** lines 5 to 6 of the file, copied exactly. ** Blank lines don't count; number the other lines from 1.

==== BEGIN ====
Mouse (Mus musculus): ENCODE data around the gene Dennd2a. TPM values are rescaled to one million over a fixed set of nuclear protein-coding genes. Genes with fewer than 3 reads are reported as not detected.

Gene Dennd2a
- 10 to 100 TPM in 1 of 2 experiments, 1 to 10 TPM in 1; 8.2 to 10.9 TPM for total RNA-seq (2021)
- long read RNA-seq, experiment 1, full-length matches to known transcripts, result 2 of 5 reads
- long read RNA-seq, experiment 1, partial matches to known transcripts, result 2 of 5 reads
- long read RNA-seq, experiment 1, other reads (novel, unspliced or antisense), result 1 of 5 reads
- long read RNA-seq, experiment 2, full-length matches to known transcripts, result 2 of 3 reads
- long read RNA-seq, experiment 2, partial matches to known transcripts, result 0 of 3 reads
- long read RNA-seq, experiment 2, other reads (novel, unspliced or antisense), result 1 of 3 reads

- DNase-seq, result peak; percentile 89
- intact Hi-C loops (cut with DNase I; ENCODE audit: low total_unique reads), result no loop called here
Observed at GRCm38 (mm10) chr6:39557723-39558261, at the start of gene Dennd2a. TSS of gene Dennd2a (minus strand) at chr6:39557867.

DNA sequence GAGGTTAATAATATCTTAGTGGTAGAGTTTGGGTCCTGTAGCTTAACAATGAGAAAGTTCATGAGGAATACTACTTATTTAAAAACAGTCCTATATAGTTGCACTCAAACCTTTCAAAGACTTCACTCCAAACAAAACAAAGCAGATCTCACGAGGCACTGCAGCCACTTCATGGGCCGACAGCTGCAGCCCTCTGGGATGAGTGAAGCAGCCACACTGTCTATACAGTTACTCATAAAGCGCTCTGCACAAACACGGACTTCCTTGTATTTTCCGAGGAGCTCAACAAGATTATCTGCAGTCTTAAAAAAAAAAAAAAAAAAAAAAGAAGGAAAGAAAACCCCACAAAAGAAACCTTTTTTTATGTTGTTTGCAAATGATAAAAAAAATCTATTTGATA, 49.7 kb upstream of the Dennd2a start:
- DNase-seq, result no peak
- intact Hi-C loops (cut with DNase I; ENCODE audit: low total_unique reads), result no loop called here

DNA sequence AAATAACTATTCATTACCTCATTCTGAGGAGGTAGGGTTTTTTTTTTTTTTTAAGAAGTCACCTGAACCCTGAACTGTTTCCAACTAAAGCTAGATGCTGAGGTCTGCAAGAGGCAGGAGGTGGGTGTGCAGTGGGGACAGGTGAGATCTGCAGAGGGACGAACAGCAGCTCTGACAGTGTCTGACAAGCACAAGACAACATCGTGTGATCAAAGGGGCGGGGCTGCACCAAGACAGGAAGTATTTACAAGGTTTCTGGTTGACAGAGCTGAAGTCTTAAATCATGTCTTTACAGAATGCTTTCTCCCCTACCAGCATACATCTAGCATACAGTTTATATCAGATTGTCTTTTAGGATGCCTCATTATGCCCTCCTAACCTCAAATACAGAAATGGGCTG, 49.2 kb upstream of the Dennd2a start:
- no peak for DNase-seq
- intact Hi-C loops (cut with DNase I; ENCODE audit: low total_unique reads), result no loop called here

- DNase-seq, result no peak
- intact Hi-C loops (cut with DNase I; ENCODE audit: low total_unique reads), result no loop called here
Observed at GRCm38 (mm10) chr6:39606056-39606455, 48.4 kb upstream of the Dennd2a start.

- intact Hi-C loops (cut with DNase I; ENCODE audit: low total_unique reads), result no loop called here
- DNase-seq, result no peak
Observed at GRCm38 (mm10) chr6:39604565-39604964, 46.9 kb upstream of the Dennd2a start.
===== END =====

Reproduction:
- long read RNA-seq, experiment 1, partial matches to known transcripts, result 2 of 5 reads
- long read RNA-seq, experiment 1, other reads (novel, unspliced or antisense), result 1 of 5 reads